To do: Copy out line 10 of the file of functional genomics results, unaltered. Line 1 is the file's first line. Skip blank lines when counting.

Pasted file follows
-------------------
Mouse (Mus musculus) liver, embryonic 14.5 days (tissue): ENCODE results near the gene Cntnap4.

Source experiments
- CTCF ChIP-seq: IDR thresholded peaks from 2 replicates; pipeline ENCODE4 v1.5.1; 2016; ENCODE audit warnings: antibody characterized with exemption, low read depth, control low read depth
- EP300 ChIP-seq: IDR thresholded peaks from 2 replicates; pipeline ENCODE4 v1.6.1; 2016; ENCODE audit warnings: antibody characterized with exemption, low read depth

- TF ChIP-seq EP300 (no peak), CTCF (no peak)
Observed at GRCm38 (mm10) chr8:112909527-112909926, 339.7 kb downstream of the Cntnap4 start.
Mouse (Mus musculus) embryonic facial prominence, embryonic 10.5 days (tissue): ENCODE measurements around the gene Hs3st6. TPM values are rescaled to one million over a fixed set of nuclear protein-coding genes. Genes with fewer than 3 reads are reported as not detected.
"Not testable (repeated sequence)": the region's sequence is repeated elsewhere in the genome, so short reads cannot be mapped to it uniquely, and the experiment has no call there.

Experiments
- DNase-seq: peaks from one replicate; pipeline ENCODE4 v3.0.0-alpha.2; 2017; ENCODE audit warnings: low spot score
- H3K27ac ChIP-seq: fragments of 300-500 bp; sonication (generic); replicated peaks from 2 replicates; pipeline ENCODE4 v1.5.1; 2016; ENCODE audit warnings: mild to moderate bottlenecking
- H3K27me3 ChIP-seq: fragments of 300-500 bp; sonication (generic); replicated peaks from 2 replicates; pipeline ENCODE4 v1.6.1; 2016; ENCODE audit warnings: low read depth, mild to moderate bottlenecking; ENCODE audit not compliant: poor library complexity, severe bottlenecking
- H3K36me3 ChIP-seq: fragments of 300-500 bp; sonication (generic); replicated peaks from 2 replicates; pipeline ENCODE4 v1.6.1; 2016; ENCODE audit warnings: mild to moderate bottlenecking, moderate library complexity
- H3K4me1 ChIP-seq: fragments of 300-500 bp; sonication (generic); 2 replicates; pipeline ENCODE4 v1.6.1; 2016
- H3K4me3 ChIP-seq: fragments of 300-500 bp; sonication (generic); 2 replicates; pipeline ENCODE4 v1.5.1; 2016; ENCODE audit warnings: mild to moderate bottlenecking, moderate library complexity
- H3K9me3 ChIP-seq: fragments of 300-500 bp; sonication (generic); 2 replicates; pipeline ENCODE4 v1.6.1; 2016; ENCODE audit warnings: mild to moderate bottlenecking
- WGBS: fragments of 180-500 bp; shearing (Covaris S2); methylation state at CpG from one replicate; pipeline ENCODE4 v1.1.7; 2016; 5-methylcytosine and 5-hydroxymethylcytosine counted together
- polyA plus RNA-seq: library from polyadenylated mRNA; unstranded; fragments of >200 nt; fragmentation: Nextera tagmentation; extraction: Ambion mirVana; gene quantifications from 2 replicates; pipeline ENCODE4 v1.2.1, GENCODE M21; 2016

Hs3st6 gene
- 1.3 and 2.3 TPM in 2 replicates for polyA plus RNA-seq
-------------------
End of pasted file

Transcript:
- DNase-seq: peaks from one replicate; pipeline ENCODE4 v3.0.0-alpha.2; 2017; ENCODE audit warnings: low spot score